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Profile: Carolyn Price
  1. Carolyn S. Price (2006). Affect Without Object: Moods and Objectless Emotions. European Journal of Analytic Philosophy 2 (1):49-68.
    Should moods be regarded as intentional states, and, if so, what kind of intentional content do they have? I focus on irritability (understood as an angry mood) and apprehension (understood as a fearful mood), which I examine from the perspective of a teleosemantic theory of content. Eric Lormand has argued that moods are non-intentional states, distinct from emotions; Robert Solomon and Peter Goldie argue that moods are generalised emotions and that they have intentional content of a correspondingly general kind. I (...)
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  2. Carolyn S. Price (2006). Fearing Fluffy: The Content of an Emotional Appraisal. In Graham F. Macdonald & David Papineau (eds.), Teleosemantics. Oxford University Press.
    What is the difference between an emotional appraisal and a dispassionate judgement? It has been suggested that emotional appraisals are states of a special kind that play a distinctive role in our psychology; it has also been suggested that emotional appraisals have a distinctive kind of content. In this paper, I explore the links between the function and content of an emotional appraisal, making use of a teleosemantic account of intentional content that I have developed elsewhere.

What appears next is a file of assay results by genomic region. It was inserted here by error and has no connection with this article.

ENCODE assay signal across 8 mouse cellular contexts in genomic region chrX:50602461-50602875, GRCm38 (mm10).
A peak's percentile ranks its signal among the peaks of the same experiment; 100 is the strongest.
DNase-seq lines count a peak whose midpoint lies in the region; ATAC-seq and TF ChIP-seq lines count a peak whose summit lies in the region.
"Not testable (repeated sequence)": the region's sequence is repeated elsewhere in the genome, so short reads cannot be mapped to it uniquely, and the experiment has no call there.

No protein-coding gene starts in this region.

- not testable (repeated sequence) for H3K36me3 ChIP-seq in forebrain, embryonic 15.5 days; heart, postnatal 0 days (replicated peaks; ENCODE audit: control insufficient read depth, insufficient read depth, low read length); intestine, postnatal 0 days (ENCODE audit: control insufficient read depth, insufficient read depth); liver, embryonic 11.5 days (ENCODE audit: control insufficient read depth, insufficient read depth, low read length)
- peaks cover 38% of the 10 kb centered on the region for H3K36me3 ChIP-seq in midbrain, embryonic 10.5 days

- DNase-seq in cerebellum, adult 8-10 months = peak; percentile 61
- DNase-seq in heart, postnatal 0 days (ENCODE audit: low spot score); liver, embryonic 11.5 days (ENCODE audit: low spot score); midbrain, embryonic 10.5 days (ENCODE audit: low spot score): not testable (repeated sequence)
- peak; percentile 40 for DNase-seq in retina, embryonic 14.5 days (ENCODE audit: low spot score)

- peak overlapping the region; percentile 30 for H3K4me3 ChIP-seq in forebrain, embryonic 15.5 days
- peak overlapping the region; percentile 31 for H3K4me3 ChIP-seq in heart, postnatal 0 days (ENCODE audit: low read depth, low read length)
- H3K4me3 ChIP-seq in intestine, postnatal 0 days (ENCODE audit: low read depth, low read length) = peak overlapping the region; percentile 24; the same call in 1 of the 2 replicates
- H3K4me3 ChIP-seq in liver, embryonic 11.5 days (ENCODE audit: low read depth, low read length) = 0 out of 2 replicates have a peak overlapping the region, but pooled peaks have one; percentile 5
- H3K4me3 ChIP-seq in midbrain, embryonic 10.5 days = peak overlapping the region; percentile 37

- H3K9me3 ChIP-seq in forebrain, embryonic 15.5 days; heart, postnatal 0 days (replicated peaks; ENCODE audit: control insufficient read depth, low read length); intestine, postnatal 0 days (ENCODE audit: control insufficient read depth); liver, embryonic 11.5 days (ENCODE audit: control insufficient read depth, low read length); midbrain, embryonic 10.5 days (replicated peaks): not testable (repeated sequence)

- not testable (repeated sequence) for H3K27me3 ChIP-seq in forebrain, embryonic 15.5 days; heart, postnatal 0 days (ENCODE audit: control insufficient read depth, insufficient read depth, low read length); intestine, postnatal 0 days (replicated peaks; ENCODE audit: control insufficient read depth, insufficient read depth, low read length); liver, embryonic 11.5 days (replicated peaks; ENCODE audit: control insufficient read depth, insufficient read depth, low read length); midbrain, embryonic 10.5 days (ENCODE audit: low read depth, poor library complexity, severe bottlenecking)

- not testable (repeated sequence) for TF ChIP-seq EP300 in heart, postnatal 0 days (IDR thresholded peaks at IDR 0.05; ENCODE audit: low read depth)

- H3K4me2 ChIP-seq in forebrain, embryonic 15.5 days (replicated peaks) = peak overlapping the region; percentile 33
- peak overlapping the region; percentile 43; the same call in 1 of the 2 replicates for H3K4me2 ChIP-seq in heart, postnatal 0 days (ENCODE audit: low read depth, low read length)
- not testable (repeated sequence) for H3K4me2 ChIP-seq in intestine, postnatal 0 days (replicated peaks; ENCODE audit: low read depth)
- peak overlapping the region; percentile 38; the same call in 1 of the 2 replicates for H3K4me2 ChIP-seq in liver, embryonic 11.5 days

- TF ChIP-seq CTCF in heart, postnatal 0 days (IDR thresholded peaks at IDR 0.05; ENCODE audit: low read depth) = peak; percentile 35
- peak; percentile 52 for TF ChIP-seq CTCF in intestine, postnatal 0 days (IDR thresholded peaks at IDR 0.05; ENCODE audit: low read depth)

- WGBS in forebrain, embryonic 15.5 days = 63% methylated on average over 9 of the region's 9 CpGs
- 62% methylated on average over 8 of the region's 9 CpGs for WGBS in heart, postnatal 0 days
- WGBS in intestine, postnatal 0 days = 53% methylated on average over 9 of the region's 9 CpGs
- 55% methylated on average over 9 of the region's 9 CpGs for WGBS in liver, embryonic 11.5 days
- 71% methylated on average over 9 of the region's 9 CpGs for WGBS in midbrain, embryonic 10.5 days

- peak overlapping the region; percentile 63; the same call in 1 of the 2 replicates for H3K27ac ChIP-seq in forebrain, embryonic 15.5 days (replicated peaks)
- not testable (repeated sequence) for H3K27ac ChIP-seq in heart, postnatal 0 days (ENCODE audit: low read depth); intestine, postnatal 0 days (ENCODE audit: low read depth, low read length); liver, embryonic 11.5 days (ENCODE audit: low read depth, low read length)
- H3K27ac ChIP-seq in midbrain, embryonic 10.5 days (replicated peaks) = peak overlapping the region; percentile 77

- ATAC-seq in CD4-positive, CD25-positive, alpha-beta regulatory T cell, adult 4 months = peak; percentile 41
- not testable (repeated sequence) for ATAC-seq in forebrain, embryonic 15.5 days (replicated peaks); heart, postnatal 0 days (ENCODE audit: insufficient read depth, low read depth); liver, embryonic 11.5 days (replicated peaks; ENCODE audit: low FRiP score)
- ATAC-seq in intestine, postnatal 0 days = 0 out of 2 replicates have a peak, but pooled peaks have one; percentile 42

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  3. Carolyn S. Price (2001). Functions in Mind: A Theory of Intentional Content. Oxford University Press.
    In this adventurous contribution to the project of combining philosophy and biology to understand the mind, Carolyn Price investigates what it means to say that mental states--like thoughts, wishes, and perceptual experiences--are about things in the natural world. Her insight into this deep philosophical problem offers a novel teleological account of intentional content, grounded in and shaped by a carefully constructed theory of functions. Along the way she defends her view from recent objections to teleological theories and indicates how it (...)
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  4. Carolyn S. Price (2000). General-Purpose Content. International Studies in the Philosophy of Science 14 (2):123-133.
    In this paper, I consider the objection, raised by Radu Bogdan, that a teleological theory of content is unable to ascribe content to a general-purpose, doxastic system. I begin by giving some attention to the notion of general-purpose representation, and suggest that this notion can best be understood as what I term "interest-independent" representation. I then outline Bogdan's objection in what I take to be its simplest form. I attempt to counter the objection by explaining how a teleologist might ascribe (...)
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  5. Carolyn S. Price (1998). Determinate Functions. Noûs 32 (1):54-75.
  6. Carolyn S. Price (1998). Function, Perception and Normal Causal Chains. Philosophical Studies 89 (1):31-51.
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